You’ll have to ask the author of the phys.org article, which appears to be a Towson University press release.  ["Provided by Towson University", says the last line of the phys.org article.] Or you’ll have to ask the scientists involved (unless one of them is the author) — who ought to be pretty darned embarrassed that their work was billed in this way.  I hope they didn’t do this on purpose.  It’s certainly great free advertising for Towson University; who cares if the article’s right if people are willing to read it?  But a willingness to distort the facts to impress and mislead the public is not a worthy attribute.

Wednesday: Sean Carroll & I Interviewed Again by Alan Boyle

Today, Wednesday December 4th, at 8 pm Eastern/5 pm Pacific time, Sean Carroll and I will be interviewed again by Alan Boyle on “Virtually Speaking Science”.   The link where you can listen in (in real time or at your leisure) is

http://www.blogtalkradio.com/virtually-speaking-science/2013/12/05/alan-boyle-matt-strassler-sean-carroll

What is “Virtually Speaking Science“?  It is an online radio program that presents, according to its website:

  • Informal conversations hosted by science writers Alan Boyle, Tom Levenson and Jennifer Ouellette, who explore the explore the often-volatile landscape of science, politics and policy, the history and economics of science, science deniers and its relationship to democracy, and the role of women in the sciences.

Sean Carroll is a Caltech physicist, astrophysicist, writer and speaker, blogger at Preposterous Universe, who recently completed an excellent and now prize-winning popular book (which I highly recommend) on the Higgs particle, entitled “The Particle at the End of the Universe“.  Our interviewer Alan Boyle is a noted science writer, author of the book “The Case for Pluto“, winner of many awards, and currently NBC News Digital’s science editor [at the blog  "Cosmic Log"].

Sean and I were interviewed in February by Alan on this program; here’s the link.  I was interviewed on Virtually Speaking Science once before, by Tom Levenson, about the Large Hadron Collider (here’s the link).  Also, my public talk “The Quest for the Higgs Particle” is posted in their website (here’s the link to the audio and to the slides).

Did the LHC Just Rule Out String Theory?!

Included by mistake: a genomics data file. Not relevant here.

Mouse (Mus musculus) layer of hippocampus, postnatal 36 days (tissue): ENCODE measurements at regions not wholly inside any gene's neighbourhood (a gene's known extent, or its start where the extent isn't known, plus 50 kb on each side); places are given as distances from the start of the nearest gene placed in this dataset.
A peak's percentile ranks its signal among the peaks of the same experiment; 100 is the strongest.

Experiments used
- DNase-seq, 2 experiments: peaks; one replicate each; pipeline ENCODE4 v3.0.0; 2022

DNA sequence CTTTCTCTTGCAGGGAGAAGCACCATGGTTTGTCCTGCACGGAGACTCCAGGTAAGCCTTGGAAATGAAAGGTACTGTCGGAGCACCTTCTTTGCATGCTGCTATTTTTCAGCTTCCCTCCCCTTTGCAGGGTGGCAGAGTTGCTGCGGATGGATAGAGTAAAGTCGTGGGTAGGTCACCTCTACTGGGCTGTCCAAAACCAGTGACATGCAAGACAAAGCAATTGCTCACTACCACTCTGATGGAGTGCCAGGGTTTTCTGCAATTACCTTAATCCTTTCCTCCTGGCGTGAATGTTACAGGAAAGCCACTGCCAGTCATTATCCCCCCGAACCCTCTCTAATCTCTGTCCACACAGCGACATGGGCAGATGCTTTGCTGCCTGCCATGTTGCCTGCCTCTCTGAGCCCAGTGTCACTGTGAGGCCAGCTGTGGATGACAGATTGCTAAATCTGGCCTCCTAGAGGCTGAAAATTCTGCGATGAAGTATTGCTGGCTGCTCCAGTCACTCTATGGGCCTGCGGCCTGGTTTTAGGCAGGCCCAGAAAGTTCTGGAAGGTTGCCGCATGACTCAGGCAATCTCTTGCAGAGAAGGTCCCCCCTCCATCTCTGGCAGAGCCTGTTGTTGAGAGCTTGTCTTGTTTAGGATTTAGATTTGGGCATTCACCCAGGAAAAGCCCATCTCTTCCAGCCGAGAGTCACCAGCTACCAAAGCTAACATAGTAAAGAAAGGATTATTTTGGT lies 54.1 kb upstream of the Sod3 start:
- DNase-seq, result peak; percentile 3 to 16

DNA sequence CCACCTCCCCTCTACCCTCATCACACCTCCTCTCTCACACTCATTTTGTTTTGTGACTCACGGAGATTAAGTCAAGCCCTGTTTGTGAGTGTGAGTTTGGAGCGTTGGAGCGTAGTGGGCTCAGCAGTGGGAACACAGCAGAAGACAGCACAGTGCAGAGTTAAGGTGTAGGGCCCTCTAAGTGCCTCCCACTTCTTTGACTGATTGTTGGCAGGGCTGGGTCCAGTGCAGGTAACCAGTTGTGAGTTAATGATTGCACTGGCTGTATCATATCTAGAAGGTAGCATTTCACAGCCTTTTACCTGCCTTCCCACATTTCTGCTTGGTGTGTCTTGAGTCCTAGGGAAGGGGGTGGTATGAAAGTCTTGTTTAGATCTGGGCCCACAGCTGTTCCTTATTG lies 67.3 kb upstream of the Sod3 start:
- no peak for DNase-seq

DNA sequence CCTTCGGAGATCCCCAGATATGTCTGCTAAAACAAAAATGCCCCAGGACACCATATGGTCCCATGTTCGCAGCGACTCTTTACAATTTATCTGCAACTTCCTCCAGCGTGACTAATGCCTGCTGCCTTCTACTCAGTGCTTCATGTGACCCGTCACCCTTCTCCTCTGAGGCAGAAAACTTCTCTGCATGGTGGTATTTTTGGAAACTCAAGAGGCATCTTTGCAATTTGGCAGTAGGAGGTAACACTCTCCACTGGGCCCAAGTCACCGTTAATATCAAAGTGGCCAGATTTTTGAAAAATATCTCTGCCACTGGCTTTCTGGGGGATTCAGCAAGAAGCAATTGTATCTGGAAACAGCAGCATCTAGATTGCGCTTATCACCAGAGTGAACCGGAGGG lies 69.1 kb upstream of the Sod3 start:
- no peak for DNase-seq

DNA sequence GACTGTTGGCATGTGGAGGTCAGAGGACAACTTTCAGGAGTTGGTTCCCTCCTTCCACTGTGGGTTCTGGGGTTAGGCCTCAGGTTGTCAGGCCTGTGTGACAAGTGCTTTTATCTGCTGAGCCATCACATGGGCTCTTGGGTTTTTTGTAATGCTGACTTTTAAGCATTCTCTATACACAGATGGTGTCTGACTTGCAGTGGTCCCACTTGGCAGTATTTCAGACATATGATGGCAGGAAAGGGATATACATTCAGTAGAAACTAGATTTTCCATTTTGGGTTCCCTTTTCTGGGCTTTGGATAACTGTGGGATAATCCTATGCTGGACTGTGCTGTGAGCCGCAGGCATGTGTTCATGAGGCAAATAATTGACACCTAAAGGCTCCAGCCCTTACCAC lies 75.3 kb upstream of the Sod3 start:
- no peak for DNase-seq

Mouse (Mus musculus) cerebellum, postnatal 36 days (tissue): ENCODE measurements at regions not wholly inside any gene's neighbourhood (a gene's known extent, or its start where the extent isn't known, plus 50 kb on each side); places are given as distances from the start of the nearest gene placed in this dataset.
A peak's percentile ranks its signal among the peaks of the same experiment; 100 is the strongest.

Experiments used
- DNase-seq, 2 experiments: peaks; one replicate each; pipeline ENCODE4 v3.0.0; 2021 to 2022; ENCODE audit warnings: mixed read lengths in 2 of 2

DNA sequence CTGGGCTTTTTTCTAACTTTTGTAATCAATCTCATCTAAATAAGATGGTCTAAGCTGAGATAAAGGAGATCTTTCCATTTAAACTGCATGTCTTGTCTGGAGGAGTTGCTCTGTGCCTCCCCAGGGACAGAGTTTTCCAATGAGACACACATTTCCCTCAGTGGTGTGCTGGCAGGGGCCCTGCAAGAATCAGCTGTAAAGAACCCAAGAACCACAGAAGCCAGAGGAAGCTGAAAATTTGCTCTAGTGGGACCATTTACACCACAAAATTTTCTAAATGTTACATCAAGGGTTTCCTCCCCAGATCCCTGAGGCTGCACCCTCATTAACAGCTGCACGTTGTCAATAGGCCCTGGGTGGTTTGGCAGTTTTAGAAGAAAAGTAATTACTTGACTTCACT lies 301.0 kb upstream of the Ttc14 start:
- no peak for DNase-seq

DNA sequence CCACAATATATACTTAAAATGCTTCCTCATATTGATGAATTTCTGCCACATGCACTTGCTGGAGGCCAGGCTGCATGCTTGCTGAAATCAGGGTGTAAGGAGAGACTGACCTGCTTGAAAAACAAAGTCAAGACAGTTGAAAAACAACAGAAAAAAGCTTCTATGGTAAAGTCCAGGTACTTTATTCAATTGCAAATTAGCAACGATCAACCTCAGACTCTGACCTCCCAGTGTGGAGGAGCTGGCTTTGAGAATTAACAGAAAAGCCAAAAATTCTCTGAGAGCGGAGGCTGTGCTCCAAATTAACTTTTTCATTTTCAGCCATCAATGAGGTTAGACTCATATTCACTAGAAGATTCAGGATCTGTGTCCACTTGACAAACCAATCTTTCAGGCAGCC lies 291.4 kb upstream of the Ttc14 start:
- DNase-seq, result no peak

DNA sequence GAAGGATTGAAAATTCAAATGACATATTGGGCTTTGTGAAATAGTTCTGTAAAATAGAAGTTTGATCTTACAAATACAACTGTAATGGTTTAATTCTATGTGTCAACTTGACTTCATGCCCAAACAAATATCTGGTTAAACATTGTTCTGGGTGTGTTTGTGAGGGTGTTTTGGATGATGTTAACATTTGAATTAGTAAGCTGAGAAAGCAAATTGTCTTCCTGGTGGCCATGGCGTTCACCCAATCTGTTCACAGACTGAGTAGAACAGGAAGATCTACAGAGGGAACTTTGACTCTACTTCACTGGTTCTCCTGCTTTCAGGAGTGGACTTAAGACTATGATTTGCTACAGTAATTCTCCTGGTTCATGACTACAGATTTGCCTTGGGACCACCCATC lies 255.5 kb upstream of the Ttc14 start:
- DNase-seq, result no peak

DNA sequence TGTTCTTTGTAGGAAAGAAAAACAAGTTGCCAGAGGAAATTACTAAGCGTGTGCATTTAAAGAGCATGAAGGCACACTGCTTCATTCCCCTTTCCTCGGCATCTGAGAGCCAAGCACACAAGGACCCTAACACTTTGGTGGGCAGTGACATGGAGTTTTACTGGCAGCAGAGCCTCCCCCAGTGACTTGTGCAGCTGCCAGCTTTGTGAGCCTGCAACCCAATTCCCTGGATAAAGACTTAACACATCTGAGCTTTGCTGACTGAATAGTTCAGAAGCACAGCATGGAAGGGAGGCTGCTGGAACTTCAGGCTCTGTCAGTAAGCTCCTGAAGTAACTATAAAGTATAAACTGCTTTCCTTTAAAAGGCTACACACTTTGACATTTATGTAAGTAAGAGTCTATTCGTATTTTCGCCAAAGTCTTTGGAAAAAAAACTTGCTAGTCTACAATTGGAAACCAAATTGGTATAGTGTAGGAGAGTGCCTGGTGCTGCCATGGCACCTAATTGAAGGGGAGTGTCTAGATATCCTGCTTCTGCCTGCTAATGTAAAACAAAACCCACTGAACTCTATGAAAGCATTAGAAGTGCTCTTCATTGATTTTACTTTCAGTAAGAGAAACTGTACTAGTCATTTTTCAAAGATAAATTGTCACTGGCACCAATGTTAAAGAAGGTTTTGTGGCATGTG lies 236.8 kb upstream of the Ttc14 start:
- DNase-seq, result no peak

Over the weekend, someone said to me, breathlessly, that they’d read that “Results from the Large Hadron Collider [LHC] have blown string theory out of the water.”

Good Heavens! I replied. Who fed you that line of rubbish?!

Well, I’m not sure how this silliness got started, but it’s completely wrong. Just in case some of you or your friends have heard the same thing, let me explain why it’s wrong.

First, a distinction — one that is rarely made, especially by the more rabid bloggers, both those who are string lovers and those that are string haters. [Both types mystify me.] String theory has several applications, and you need to keep them straight. Let me mention two.

  1. Application number 1: this is the one you’ve heard about. String theory is a candidate (and only a candidate) for a “theory of everything” — a silly term, if you ask me, for what it really means is “a theory of all of nature’s particles, forces and space-time”. It’s not a theory of genetics or a theory of cooking or a theory of how to write a good blog post. But it’s still a pretty cool thing. This is the theory (i.e. a set of consistent equations and methods that describes relativistic quantum strings) that’s supposed to explain quantum gravity and all of particle physics, and if it succeeded, that would be fantastic.
  2. Application number 2: String theory can serve as a tool. You can use its mathematics, and/or the physical insights that you can gain by thinking about and calculating how strings behave, to solve or partially solve problems in other subjects. (Here’s an example.) These subjects include quantum field theory and advanced mathematics, and if you work in these areas, you may really not care much about application number 1. Even if application number 1 were ruled out by data, we’d still continue to use string theory as a tool. Consider this: if you grew up learning that a hammer was a religious idol to be worshipped, and later you decided you didn’t believe that anymore, would you throw out all your hammers? No. They’re still useful even if you don’t worship them.

BUT: today we are talking about Application Number 1: string theory as a candidate theory of all particles, etc. Continue reading

A Quantum Gravity and Cosmology Conference

I attended a conference this past week celebrating two great physicists (Steve Shenker and Renata Kallosh) whom I got to know pretty well during the early part of my career. Unlike most of the conferences I’ve attended in recent years, there were no talks at all about the Large Hadron Collider; the community of speakers was largely drawn from experts on quantum field theory, quantum gravity, string theory and cosmology.

IMG_20130909_180422_142

Any one of the talks would require an extensive article, especially since the required background material isn’t currently explained on this website. So rather than get bogged down in details, I thought I’d try to give you more of the general flavor — reflective, perhaps, of the tenor of the field at the moment. I’ll cover a couple of the talks later, if time permits (though I’m a bit under the gun at the moment…)

If you like to put labels on people, you’d probably call most of the speakers “string theorists.” This is a useful label if you’re in a hurry and not very interested, or if you want to abuse people, but not so useful if you want to actually understand their research. Indeed, out of about 21 talks, there were 3 on string theory.  That said, many of the speakers have in the past done some research in string theory, and many of the talks owe a debt to lessons that have been learned from string theory.

So what were the talks about?  What are these people actually doing? Continue reading